Combined pulmonary inflammation and fibrosis, often referred to as "interstitial lung disease" (ILD), is debilitat- ing and even deadly. ILD may develop for a variety of reasons, and with no confirmed therapies, ILD is the main cause of death in patients with scleroderma, whereas median survival is only 2 to 3 years in patients with another ILD, idiopathic pulmonary fibrosis (IPF). Military exposures, aging, and autoimmune diseases make ILD prevalent in Veterans. Although much progress has been made in uncovering the mechanisms of ILD, the disease still remains poorly understood. Recent findings implicate nuclear factor from high endothelial venules (NFHEV), also known as interleukin (IL)-33, in the pathogenesis of scleroderma and IPF. NFHEV/IL-33 is des- ignated by these two different names because of its dual biology. As a nuclear factor, it is expressed in a varie- ty of cell types and binds directly to DNA. As a cytokine, proteolytically activated extracellular IL-33 is a power- ful inducer of Th2 responses, such as those in allergies and asthma. The latter activities of the IL-33 cytokine are under active investigation, whereas the former activities of NFHEV as a nuclear factor have been underap- preciated and not studied in sufficient detail or in association with a disease process. Our data suggest that, as a nuclear factor, NFHEV drives ILD. NFHEV is elevated in the lungs of patients with ILD and predominant over the IL-33 form. In these patients, NFHEV is expressed in inflammatory cells and, notably, fibroblasts, which are central to the pathogenesis of ILD. Consistent with this, the expression of NFHEV is elevated in the lungs of mice in the bleomycin model of ILD. Gene delivery of NFHEV in cell culture and in the animal model leads to increased production of MCP-1, IL-6, MMP3, MMP10, and MMP13, all of which are known to contribute to ILD. Gene delivery of NFHEV also induces inflammation and local collagen deposition. Although extracellular IL-33 in patients may also be somewhat elevated, there is an accompanying elevation in soluble T1/ST2, which neu- tralizes IL-33 cytokine activity but has no effect on the function of NFHEV. Gene deficiency of T1/ST2 has min- imal if any attenuating effect on the severity of ILD in the bleomycin model. Based on these data, the Hypothe- sis of this proposal is that NFHEV is a central T1/ST2-independent regulator of ILD, acting through stimulation of proinflammatory and profibrotic gene expression. If successful in validating this role of NFHEV, this study will lay the groundwork for future development of NFHEV-targeting strategies and thus lead to better therapies for ILD. To assess the validity of this Hypothesis, three Specific Aims will be addressed.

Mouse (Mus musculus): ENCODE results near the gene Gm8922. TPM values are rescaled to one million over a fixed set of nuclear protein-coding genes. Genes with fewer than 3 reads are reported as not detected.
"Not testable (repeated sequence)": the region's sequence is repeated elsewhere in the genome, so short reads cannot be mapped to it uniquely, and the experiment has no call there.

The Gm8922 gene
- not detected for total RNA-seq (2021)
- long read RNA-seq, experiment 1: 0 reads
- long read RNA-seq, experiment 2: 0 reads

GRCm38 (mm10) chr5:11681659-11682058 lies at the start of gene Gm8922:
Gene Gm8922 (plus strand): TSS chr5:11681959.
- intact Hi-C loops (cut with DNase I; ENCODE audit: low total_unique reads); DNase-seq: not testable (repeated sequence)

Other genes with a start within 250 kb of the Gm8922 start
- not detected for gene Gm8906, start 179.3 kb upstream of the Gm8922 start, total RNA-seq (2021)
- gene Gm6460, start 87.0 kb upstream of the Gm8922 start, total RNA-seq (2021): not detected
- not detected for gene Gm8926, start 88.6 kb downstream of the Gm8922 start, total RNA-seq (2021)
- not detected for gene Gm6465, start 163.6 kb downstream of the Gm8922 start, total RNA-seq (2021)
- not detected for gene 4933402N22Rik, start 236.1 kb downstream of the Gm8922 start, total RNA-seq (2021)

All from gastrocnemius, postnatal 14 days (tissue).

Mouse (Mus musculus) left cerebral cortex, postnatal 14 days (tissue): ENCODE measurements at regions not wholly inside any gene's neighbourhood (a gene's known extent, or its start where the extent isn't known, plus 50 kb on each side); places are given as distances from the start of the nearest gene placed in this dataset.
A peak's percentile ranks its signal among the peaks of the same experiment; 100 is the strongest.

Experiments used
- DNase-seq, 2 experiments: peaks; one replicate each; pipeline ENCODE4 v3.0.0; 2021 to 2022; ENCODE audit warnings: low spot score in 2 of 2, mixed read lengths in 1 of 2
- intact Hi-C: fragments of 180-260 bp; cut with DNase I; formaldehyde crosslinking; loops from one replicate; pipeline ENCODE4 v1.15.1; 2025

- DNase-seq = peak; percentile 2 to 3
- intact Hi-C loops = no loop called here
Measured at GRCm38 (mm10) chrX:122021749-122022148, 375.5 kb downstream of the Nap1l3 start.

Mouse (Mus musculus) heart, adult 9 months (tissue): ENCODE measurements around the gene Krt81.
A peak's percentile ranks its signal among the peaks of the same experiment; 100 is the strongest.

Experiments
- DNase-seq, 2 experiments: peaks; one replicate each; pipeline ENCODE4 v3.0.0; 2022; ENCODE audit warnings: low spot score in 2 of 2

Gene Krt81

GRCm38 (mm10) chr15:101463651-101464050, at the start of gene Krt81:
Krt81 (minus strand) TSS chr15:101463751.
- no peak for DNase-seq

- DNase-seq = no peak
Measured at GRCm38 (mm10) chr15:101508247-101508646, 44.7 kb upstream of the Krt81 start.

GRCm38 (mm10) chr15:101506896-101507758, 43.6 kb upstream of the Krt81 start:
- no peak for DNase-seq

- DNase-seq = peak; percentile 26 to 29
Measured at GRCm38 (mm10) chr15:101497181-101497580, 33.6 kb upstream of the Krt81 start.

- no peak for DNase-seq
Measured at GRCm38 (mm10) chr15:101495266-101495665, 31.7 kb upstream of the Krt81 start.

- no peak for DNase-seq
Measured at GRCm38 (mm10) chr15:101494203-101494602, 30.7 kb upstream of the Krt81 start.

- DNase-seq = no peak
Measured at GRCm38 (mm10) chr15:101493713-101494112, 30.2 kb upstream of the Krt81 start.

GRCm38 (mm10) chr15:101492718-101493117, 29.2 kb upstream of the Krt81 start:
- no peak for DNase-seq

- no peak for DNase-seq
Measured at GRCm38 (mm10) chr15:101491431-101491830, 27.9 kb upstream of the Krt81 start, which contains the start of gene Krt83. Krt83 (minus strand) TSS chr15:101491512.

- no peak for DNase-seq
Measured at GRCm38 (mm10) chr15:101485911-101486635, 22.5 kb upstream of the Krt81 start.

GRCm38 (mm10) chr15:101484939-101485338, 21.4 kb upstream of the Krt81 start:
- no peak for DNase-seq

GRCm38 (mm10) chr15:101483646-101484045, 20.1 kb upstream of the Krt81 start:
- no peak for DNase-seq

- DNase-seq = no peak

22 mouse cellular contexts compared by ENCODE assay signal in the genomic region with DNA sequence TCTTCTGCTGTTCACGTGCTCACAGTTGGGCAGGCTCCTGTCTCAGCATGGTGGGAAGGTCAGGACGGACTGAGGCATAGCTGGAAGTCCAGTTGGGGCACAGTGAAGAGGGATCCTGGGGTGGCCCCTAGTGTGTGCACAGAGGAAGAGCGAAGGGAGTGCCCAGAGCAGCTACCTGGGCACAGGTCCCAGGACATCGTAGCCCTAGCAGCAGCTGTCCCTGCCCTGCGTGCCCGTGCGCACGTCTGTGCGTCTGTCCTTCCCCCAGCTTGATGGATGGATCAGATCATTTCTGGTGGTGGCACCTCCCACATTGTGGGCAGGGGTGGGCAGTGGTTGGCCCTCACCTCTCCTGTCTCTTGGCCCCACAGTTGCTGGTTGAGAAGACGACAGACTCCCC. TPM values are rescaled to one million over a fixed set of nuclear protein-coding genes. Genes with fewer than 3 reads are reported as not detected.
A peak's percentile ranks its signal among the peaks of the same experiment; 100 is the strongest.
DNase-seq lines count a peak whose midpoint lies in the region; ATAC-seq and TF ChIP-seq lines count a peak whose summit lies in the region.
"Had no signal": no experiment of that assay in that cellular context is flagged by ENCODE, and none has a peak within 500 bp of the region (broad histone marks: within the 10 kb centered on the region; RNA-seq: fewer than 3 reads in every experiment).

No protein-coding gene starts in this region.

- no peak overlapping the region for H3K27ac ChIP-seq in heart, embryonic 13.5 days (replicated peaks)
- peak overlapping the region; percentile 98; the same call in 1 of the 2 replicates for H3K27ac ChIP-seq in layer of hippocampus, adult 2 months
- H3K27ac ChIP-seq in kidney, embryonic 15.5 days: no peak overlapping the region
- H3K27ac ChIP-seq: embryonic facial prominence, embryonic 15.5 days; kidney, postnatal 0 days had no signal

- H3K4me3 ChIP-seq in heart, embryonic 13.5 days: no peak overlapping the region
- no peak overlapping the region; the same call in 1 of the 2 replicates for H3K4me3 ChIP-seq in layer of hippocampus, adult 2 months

Aim 1 is to prove, in the bleomycin model of interstitial lung disease, that NFHEV worsens pulmonary inflammation and fibrosis through T1/ST2-independent regulation of proinflammatory and profibrotic gene expression.
Aim 2 is to define pathophysiologically important NFHEV-expressing cell types by determining whether ubiquitous and/or cell type-specific deficiency of NFHEV protects against pulmonary inflammation and fibrosis in the bleomycin mod- el of interstitial lung disease.
This Aim will utilize mice with inducible cell type-specific NFHEV gene knockout.
Aim 3 will take advantage of the spatial heterogeneity of inflammation and fibrosis in the lungs of human pa- tients with IPF to determine whether increased expression of NFHEV is associated with active fibrotic foci, cel- lular inflammation, and expression of candidate NFHEV-driven proinflammatory and profibrotic factors. This work investigates unknown aspects of NFHEV biology in association with a deadly lung disease prevalent in Veterans. The results will lay the groundwork for future development of NFHEV-targeting therapies in Veterans and in the general population. Thus, this proposal directly addresses the needs of Veterans and contributes to the VA Healthcare Mission.
Interstitial lung disease (ILD) can be severely debilitating and even deadly. This is particularly true in Veterans, who, because of their military exposures and aging, develop ILD more frequently and in more severe forms. Despite progress in understanding ILD, it continues taking toll on Veterans. Our work suggests that a molecule called NFHEV/IL-33 plays a critical role in ILD. This research will determine how this molecule propels ILD and will create the basis for the development of future medicines. As such, this research is directly applicable to the VA patient care mission, because it is aimed at developing better therapies for Veterans and thus at improving Veterans'welfare, quality of life, and survival.